Dozens of developers are fighting to keep their lands off the vacant sites list
The measure was set up to stop land hoarding and free up sites for housing.
A STRING OF Ireland’s biggest development firms are fighting back against local councils that have placed their land on the vacant sites register.
Those fighting to get off the land hoarders list include Glenveagh Properties, a new housebuilding company which recently raised €550 million and listed on the Irish Stock Exchange, and Ires REIT, Ireland’s biggest private landlord.
When a property is added to the vacant sites register, it allows the local council to hit the owner with levies of up to 3% of the market value of the site.
Once a site is added to the register, the owner has 28 days to appeal the inclusion after they are notified by the local council. If the council decides a site should stay on the list, this decision can be appealed to An Bord Pleanála.
The register was introduced at the start of last year in an effort to try to stop people from hoarding land in prime areas that could be developed for housing.
According to an analysis by Fora, some 39 cases have been appealed to An Bord Pleanala since the start of 2017. The majority of these cases relate to sites in Dublin, while the remainder related to Waterford, Kilkenny and Wicklow.
Companies that have lodged appeals include Ziggurat, a major student accommodation firm, Crekav, a subsidiary of the giant Marlet Property Group, and Ballymore, the firm founded by well-known developer Sean Mulryan.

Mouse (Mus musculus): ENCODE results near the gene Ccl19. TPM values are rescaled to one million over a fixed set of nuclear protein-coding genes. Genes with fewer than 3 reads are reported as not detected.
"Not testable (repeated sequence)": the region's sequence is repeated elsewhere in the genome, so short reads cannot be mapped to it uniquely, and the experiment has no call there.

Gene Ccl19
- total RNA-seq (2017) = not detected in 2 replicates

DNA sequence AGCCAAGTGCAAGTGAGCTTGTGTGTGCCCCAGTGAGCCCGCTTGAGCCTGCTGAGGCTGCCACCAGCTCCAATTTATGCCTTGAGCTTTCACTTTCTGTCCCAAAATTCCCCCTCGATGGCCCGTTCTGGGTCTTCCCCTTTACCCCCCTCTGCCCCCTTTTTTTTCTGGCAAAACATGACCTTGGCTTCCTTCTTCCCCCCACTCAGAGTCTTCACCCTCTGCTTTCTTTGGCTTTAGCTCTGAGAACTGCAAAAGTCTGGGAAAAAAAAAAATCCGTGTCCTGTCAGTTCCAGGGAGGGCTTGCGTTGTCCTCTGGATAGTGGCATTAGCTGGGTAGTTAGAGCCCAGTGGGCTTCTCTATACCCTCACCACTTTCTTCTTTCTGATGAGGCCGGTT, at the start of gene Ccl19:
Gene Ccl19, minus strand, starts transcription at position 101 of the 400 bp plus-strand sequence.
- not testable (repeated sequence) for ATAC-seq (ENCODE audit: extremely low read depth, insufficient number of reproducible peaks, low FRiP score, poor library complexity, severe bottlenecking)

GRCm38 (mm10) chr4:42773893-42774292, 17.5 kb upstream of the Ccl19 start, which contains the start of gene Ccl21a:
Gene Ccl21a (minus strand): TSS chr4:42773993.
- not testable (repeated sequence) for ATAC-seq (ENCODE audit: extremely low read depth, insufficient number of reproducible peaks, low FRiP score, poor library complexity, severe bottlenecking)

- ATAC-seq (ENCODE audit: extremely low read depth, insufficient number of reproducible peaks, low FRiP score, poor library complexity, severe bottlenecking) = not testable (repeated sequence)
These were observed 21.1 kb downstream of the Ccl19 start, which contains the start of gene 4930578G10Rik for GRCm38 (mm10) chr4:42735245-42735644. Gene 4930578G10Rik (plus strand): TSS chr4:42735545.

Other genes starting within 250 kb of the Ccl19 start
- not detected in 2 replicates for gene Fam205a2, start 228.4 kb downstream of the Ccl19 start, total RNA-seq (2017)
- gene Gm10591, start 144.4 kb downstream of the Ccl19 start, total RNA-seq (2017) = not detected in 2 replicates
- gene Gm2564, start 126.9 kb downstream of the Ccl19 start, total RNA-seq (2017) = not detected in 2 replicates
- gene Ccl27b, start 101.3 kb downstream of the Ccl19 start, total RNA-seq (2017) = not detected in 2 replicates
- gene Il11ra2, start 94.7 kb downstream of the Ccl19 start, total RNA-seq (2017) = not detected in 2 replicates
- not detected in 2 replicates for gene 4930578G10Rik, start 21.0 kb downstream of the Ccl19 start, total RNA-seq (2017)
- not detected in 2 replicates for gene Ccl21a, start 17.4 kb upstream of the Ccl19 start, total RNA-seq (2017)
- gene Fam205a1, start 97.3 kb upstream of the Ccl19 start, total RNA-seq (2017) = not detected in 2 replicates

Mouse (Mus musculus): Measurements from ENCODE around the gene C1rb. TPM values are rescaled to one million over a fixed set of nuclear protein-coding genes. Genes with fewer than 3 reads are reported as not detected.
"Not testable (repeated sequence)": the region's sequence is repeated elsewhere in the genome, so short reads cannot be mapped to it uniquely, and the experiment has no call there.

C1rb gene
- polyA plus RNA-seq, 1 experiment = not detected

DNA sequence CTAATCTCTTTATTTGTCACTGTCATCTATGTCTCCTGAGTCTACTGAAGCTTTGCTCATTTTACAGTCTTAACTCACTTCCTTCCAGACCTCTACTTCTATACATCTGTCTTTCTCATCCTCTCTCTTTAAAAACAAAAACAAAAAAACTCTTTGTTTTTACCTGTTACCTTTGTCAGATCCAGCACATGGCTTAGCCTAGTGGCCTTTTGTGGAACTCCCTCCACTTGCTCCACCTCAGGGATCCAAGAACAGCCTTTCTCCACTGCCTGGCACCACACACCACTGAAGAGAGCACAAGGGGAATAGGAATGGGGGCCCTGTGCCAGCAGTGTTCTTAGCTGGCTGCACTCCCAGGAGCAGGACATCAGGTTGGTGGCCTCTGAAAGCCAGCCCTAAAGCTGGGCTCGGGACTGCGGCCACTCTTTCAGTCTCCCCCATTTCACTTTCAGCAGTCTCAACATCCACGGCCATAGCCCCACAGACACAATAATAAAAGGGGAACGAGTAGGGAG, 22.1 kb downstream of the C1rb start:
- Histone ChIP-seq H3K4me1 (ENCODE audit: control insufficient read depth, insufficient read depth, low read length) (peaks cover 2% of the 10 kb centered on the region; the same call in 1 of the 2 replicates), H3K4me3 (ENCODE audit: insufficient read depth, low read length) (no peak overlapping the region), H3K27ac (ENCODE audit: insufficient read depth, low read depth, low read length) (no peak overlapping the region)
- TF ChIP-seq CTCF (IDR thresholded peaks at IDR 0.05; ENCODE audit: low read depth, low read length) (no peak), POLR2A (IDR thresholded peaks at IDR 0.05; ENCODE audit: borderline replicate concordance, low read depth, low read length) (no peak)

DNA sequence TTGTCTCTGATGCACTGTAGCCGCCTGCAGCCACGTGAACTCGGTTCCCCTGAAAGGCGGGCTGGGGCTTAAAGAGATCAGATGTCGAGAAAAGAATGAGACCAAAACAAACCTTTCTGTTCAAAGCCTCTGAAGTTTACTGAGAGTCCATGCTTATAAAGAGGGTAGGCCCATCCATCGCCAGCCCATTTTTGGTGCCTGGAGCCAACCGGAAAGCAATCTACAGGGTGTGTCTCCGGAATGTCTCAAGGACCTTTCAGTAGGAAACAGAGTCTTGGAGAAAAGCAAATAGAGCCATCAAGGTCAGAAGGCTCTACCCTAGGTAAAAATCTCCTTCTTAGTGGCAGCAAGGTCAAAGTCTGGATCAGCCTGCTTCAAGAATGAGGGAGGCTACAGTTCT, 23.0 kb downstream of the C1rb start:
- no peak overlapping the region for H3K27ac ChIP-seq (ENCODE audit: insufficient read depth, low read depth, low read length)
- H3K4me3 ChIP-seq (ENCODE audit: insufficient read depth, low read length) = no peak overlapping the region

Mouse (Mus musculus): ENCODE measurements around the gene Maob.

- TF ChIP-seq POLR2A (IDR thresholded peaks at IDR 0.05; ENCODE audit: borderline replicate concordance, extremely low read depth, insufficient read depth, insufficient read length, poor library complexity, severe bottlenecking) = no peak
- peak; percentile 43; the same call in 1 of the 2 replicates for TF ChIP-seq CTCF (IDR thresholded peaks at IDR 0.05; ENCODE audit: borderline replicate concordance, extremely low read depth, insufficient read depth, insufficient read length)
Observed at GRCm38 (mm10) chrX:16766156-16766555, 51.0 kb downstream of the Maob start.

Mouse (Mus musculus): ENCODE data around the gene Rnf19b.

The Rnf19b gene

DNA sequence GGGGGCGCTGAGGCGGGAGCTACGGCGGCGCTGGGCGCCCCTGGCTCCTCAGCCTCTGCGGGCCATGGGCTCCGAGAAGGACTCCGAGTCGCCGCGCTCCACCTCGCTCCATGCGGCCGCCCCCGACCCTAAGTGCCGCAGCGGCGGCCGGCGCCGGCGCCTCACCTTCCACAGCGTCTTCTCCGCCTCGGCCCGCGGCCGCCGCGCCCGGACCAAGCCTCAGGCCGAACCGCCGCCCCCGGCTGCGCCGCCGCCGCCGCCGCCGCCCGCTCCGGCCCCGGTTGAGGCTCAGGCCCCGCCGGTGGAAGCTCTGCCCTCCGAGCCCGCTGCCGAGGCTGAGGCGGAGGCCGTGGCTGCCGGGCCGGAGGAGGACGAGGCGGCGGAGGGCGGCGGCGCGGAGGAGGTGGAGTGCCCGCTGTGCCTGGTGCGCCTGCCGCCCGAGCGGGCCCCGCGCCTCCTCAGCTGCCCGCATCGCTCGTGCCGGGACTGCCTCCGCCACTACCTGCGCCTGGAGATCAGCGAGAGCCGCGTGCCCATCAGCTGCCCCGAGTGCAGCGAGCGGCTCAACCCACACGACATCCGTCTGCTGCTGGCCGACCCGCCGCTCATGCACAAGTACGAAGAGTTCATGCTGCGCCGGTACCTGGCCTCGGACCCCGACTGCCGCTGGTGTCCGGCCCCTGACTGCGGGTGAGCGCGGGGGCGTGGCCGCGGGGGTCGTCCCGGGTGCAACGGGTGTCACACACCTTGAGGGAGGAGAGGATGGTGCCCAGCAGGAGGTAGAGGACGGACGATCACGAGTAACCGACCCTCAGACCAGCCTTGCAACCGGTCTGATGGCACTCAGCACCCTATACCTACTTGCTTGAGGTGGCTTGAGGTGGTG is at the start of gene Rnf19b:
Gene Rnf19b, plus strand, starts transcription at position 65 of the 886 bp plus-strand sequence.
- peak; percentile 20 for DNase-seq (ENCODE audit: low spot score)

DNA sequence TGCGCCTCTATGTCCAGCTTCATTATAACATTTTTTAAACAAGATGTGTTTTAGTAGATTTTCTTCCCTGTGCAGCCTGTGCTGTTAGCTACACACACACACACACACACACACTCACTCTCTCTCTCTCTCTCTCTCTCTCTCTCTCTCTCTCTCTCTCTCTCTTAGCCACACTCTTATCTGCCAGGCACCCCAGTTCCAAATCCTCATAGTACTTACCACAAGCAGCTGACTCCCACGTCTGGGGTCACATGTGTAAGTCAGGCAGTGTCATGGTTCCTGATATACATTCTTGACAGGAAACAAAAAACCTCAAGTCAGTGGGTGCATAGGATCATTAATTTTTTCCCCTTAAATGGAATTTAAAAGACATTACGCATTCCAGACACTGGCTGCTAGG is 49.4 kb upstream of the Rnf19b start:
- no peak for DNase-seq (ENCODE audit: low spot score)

A total of 11 cases have been decided to date. In eight of these case,s the planning body upheld the decision by the local council to place the plot on the vacant sites register.
Ballymore was among those with a notice upheld. The site put on the register is in Pelletstown, near Blanchardstown.
Even though Ballymore has planning permission to build 71 houses at the plot and said it plans to start construction soon, the site was found to have lain idle for 12 months with no immediate sign of building.
However, in three cases the decision was overturned. Two of these decisions relate to land owned by the Office of Public Works, which manages the state’s property portfolio.
The two OPW sites appear to be next to each other on Military Road, near Heuston Station in Dublin city centre.
In both cases the OPW said that the plots were to be used as a location for “a substantial development (800 personnel) to accommodate high-security, specialist and sensitive Garda operational units”.
The council countered that no planning permission had been sought to develop the area, however the planning body sided with the OPW, finding that residential development would not be the primary use for the site.
The other decision that was overturned relates to a site in Drumcondra owned by a company called Otimo Capital.
OBH Partners, lawyers acting on behalf of Otimo, said that they were delayed in receiving a notice from Dublin City Council as the law firm had recently moved offices and the council sent the vacant site notice to another address.
OBH also said that the site was dilapidated when it was acquired in 2015, and nearly half a million euro has been spent to improve its condition. An Bord Pleanála ruled that it should be taken off the list, with Dublin City Council agreeing.
Since the vacant site scheme came into force last January hundreds of sites have been added to the vacant registers by councils around the country, although some councils are much more active than others.
The effectiveness of the initiative in dealing with the housing crisis has also been called into question.
Last month Goodbody stockbrokers chief economist Dermot O’Leary noted: “The lack of urgency, the amount of state land on the register and the relatively small number of sites overall suggests the levy is not going to be a silver bullet to unlock significant amounts of land for housing purposes.”
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